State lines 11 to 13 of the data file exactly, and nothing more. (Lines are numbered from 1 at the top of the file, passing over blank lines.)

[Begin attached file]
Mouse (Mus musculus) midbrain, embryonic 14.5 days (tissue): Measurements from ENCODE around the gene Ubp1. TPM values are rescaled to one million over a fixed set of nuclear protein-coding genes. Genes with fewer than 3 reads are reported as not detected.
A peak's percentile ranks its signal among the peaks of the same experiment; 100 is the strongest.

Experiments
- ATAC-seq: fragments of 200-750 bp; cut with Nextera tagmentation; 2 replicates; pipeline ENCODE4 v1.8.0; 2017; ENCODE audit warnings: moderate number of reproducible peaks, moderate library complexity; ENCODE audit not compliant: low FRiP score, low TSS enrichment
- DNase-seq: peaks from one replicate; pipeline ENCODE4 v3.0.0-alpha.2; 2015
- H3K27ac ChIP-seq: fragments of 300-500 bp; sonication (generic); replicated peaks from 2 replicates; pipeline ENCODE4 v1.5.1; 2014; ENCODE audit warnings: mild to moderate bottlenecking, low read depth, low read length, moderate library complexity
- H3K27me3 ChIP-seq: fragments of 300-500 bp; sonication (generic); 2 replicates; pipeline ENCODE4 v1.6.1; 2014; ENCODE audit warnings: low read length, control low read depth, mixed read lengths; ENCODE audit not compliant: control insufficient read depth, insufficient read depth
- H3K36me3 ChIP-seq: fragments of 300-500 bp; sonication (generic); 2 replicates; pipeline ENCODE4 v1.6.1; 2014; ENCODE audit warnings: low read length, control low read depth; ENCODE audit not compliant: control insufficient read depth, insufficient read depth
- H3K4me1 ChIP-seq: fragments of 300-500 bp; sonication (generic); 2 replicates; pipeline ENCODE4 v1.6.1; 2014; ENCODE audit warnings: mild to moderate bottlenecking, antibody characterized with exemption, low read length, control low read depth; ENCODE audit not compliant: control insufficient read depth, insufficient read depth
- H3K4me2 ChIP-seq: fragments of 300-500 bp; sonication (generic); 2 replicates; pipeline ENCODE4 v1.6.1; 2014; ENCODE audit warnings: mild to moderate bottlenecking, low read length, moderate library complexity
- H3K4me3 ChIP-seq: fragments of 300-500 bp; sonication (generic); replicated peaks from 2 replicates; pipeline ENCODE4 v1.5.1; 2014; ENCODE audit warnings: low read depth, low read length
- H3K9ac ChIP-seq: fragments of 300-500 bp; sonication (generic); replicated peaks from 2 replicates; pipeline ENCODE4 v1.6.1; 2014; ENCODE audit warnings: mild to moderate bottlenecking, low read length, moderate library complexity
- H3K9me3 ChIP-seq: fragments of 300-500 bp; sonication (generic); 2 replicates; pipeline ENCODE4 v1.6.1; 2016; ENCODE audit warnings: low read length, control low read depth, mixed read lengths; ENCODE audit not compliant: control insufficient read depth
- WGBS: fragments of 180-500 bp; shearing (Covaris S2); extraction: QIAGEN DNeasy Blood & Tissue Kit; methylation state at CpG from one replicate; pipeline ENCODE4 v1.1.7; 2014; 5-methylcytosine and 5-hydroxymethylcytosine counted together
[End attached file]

- H3K4me3 ChIP-seq: fragments of 300-500 bp; sonication (generic); replicated peaks from 2 replicates; pipeline ENCODE4 v1.5.1; 2014; ENCODE audit warnings: low read depth, low read length
- H3K9ac ChIP-seq: fragments of 300-500 bp; sonication (generic); replicated peaks from 2 replicates; pipeline ENCODE4 v1.6.1; 2014; ENCODE audit warnings: mild to moderate bottlenecking, low read length, moderate library complexity
- H3K9me3 ChIP-seq: fragments of 300-500 bp; sonication (generic); 2 replicates; pipeline ENCODE4 v1.6.1; 2016; ENCODE audit warnings: low read length, control low read depth, mixed read lengths; ENCODE audit not compliant: control insufficient read depth